Several consumer groups are accusing life insurers of obstructing an effort by state insurance regulators to establish guidelines for accelerated underwriting.
The National Association of Insurance Commissioners' working groups are charged with establishing the "data elements" and "definitions" to be used in accelerated underwriting.
Consumer representatives are most concerned about questionable data sources that fall outside "the disclosure and consumer protection provisions of the Fair Credit Reporting Act," as the Center for Economic Justice wrote in a letter this week.
These data sources include consumer credit data, social media, facial analytics and more, said Birny Birnbaum, director of CEJ.
"While accelerated underwriting holds the promise of faster decision making and broader access, the use of black-box algorithms with little or no regulatory oversight also raises the potential for unfair and unfairly discriminatory treatment of applicants and policyholders," Birnbaum wrote.
Experts Weigh In
Work on the data elements and definitions progressed in late 2020 within a Market Conduct Annual Statement working group. The MCAS was developed in the 2002 to provide regulators with a uniform system of collecting market-related information to help states monitor the market conduct of companies.
MCAS created a "subject matter expert" drafting group to work through the data and provide recommendations. As the SME group met, Birnbaum claimed that representatives for the American Council of Life Insurers sought to "obstruct" their work by offering unserious proposals.
Still, the SME group completed a draft proposal definition of accelerated underwriting for MCAS reporting. The MCAS working group had intended to adopt data elements and a definition by a June 1 deadline.
That changed last week when the NAIC announced that it would not meet the deadline and accelerated underwriting reporting would be delayed by another year.
Birnbaum claimed the ACLI, unable to stymie the subject matter experts, went to a different group, the Accelerated Underwriting Working Group, and got them involved in order to slow down the process.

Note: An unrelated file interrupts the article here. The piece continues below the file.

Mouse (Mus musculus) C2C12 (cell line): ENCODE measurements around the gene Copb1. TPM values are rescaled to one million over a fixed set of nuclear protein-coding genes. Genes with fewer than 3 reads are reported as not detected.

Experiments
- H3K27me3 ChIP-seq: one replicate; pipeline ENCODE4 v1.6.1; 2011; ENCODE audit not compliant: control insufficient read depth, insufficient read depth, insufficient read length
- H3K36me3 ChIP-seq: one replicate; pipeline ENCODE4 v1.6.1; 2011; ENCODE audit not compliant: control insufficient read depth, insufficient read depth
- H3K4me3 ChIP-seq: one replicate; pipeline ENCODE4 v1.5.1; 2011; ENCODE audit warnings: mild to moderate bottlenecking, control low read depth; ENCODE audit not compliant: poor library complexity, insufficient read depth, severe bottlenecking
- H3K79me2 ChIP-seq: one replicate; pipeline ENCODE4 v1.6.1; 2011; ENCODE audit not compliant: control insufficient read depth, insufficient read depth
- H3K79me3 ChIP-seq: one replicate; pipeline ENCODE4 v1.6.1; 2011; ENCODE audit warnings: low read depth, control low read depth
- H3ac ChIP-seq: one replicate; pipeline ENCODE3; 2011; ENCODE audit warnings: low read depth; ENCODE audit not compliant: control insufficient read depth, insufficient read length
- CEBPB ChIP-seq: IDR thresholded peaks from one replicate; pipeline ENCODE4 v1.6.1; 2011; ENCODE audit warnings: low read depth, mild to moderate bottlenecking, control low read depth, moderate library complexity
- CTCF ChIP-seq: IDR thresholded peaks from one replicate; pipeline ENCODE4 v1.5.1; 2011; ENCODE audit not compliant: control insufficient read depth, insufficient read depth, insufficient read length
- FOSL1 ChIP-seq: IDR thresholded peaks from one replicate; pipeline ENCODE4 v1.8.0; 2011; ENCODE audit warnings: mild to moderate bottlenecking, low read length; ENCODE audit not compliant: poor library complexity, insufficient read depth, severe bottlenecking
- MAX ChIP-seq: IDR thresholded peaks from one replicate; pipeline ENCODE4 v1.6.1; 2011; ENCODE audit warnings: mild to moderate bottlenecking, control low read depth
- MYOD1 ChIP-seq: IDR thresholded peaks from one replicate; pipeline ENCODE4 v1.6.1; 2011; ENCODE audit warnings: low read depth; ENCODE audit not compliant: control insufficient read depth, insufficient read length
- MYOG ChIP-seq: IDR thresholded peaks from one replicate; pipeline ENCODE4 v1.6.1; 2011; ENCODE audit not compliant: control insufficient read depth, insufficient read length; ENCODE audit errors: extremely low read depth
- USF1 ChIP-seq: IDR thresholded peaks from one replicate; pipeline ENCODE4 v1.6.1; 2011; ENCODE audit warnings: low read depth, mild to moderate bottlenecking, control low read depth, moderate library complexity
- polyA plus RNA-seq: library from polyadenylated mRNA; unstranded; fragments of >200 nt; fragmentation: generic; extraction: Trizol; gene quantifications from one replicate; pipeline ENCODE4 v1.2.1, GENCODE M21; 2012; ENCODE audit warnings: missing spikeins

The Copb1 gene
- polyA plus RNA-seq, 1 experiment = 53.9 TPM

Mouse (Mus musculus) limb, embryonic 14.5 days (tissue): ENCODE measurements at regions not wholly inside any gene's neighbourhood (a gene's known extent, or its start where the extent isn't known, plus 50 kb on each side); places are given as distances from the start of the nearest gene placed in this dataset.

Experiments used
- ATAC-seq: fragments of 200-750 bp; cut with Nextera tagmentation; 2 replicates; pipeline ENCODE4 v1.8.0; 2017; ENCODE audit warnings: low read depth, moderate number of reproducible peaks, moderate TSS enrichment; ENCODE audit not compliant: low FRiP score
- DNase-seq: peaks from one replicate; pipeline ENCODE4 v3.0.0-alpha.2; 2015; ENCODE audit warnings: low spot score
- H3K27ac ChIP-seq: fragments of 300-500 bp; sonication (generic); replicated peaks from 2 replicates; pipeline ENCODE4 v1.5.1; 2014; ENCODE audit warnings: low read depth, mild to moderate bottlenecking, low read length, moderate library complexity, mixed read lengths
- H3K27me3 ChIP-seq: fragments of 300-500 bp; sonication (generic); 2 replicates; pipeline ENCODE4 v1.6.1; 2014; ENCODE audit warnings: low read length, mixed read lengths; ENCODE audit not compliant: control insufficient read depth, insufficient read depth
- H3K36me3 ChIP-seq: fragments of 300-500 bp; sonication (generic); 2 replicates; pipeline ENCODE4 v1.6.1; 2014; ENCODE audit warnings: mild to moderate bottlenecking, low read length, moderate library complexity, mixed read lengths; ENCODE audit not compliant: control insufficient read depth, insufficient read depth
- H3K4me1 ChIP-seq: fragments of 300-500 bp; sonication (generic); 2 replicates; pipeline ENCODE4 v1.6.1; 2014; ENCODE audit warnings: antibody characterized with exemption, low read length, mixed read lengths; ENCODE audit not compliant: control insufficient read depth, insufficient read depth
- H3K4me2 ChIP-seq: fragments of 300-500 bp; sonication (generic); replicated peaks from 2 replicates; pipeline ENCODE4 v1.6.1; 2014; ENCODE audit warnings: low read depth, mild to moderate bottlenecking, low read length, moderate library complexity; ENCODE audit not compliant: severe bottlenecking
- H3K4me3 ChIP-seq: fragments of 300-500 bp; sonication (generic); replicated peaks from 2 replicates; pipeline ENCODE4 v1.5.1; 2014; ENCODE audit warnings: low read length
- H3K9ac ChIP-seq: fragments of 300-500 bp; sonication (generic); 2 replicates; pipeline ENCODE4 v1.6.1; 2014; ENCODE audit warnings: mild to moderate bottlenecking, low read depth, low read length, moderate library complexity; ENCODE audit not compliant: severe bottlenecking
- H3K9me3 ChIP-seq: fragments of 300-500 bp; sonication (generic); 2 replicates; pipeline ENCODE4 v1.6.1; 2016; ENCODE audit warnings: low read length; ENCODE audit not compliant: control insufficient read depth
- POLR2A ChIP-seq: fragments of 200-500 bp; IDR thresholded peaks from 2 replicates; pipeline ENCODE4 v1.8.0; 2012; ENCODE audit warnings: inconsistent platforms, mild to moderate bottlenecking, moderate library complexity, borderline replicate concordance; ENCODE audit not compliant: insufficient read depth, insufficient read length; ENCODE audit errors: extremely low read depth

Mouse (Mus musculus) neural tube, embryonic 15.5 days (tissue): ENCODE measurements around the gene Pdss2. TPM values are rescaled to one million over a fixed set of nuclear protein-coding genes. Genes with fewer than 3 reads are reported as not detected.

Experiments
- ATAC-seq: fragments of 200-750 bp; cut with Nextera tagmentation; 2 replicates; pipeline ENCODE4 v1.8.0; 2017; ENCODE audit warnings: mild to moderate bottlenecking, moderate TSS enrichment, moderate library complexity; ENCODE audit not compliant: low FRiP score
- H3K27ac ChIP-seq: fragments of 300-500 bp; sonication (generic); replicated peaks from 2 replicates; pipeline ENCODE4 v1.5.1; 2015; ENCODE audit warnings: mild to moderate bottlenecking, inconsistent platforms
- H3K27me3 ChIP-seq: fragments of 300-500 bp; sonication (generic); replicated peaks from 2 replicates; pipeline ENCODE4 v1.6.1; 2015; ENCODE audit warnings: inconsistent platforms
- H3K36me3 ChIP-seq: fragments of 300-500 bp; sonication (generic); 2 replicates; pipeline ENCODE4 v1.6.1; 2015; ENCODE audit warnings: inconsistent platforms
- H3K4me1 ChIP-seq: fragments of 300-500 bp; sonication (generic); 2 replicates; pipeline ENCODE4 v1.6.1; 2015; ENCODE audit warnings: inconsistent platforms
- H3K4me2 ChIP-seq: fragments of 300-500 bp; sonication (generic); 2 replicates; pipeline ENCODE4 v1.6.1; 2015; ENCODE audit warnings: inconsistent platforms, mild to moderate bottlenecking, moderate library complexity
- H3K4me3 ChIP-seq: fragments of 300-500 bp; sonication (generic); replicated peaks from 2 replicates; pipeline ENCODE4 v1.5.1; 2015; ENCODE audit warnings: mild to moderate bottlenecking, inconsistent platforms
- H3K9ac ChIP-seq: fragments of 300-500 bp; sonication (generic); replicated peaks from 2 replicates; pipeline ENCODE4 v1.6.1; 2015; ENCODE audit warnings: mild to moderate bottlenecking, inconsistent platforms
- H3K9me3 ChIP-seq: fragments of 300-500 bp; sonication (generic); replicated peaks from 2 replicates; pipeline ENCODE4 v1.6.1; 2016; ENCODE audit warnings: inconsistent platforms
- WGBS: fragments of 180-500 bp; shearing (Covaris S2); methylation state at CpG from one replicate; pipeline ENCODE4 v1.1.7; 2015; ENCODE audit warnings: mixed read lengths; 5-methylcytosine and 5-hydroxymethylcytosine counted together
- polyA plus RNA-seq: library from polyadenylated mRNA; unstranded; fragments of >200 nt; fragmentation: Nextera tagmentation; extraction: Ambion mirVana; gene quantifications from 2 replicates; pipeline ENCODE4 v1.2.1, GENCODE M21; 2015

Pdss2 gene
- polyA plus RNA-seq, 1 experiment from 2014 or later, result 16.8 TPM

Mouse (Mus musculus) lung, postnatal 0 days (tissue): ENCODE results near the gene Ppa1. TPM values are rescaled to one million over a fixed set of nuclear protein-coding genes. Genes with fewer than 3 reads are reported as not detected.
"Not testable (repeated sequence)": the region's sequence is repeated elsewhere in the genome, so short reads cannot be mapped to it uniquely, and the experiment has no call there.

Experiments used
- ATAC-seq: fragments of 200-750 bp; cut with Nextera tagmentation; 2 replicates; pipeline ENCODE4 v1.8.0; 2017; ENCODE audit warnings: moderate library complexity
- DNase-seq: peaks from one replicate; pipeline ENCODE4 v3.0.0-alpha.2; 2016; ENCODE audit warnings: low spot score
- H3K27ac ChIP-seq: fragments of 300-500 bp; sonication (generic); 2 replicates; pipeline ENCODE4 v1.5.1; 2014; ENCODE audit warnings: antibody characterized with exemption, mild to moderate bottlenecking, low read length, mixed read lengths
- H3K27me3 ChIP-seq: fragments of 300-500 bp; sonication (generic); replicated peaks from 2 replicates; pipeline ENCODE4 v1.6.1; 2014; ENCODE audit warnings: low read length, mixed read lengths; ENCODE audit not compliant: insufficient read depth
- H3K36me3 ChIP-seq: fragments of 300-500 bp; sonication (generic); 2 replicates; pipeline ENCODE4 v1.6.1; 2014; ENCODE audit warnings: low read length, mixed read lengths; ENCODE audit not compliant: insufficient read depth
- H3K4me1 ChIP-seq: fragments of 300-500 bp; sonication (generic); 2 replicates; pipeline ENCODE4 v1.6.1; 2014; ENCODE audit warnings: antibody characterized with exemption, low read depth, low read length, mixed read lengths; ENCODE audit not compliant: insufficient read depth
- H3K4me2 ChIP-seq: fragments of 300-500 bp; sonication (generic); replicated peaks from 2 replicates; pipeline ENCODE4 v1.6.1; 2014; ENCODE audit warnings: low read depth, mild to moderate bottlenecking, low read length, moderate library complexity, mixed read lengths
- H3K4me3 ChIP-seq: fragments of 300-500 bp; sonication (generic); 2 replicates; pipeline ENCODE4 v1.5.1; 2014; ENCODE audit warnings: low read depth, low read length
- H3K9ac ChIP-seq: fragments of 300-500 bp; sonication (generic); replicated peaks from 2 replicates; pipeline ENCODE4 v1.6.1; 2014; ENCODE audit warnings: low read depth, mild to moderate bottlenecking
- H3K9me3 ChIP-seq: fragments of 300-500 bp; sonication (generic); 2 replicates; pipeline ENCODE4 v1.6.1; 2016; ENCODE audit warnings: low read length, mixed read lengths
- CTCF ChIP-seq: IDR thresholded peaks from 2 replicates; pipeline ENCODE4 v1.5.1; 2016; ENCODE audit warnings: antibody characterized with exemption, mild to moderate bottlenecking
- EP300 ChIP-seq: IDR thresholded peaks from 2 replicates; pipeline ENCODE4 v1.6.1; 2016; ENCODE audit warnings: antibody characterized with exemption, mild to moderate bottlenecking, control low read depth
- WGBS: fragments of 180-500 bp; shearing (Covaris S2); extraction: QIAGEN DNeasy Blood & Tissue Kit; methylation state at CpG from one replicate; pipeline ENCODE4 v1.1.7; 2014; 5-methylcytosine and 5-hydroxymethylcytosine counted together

ACLI spokesman Whit Cornman said the process should not be rushed.
“After extensive consultation with multiple stakeholders representing the industry and consumer groups, the Accelerated Underwriting Working Group determined it needed more time to develop a definition of accelerated underwriting for market conduct reporting purposes," he said via email. "This is a complicated issue and it’s important that the working group and NAIC get the definition right. We look forward to continuing to engage with the working group as it moves forward with an open and transparent process.”
Following the Tuesday postponement of accelerated underwriting reporting for another year, various consumer reps weighed in as a letter-writing campaign flooded NAIC inboxes.
"The abrogation of process for amending the MCAS undermines the integrity of the NAIC and its important role as an honest broker valuing the input and interests of both industry and consumers in a transparent, evidence-based decision making process," wrote Kenneth Klein, an unfunded consumer representative to the NAIC.
"To do so on such a profoundly important matter as insurers’ use of big data and AI is particularly unsettling, and antithetical to the NAIC and its mission as a leader in developing sound public policy."
The consumer reps are asking that the original timeline be restored and the subject matter expert group draft proposal be voted on by the June 1 deadline.
NAIC officials in charge of those groups could not be reached for comment.
InsuranceNewsNet Senior Editor John Hilton has covered business and other beats in more than 20 years of daily journalism. John may be reached at [email protected] Follow him on Twitter @INNJohnH.
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